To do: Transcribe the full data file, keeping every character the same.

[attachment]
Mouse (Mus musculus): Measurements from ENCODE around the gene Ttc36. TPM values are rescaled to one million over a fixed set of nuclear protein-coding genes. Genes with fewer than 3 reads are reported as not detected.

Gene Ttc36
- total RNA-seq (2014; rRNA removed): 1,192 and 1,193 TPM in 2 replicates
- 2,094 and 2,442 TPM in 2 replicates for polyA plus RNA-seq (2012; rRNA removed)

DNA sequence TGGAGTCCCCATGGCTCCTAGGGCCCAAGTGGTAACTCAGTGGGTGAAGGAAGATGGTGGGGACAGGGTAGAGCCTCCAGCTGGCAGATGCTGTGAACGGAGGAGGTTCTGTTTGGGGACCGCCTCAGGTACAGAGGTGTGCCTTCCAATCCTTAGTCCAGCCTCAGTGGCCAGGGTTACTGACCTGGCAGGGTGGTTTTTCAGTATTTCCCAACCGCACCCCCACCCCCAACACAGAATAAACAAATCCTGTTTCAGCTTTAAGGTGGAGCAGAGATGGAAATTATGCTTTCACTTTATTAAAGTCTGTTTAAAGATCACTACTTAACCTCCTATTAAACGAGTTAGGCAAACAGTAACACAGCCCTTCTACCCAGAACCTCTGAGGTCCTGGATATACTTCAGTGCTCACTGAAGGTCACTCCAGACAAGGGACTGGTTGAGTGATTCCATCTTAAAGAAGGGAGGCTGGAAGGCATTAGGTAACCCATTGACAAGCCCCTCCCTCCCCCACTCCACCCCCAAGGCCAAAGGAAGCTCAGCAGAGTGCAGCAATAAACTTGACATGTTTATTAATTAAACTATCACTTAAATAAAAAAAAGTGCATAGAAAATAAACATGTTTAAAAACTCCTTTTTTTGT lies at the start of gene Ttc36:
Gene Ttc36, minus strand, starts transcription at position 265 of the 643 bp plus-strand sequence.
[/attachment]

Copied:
Mouse (Mus musculus): Measurements from ENCODE around the gene Ttc36. TPM values are rescaled to one million over a fixed set of nuclear protein-coding genes. Genes with fewer than 3 reads are reported as not detected.

Gene Ttc36
- total RNA-seq (2014; rRNA removed): 1,192 and 1,193 TPM in 2 replicates
- 2,094 and 2,442 TPM in 2 replicates for polyA plus RNA-seq (2012; rRNA removed)

DNA sequence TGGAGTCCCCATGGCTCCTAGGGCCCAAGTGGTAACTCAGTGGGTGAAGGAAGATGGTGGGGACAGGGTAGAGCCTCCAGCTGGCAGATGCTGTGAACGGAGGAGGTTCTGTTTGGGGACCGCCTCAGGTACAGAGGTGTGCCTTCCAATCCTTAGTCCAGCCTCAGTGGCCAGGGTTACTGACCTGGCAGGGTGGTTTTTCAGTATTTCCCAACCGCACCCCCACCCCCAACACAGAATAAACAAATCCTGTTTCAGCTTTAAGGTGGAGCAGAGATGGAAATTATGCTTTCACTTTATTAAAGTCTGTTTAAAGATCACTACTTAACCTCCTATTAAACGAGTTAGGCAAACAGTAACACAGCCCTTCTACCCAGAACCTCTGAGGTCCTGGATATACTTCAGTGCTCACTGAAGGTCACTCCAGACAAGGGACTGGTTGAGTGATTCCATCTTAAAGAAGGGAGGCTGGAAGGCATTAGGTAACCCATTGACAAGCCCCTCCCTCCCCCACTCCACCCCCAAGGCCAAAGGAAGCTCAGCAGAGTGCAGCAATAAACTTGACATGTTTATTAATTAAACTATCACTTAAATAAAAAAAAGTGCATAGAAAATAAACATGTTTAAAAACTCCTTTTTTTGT lies at the start of gene Ttc36:
Gene Ttc36, minus strand, starts transcription at position 265 of the 643 bp plus-strand sequence.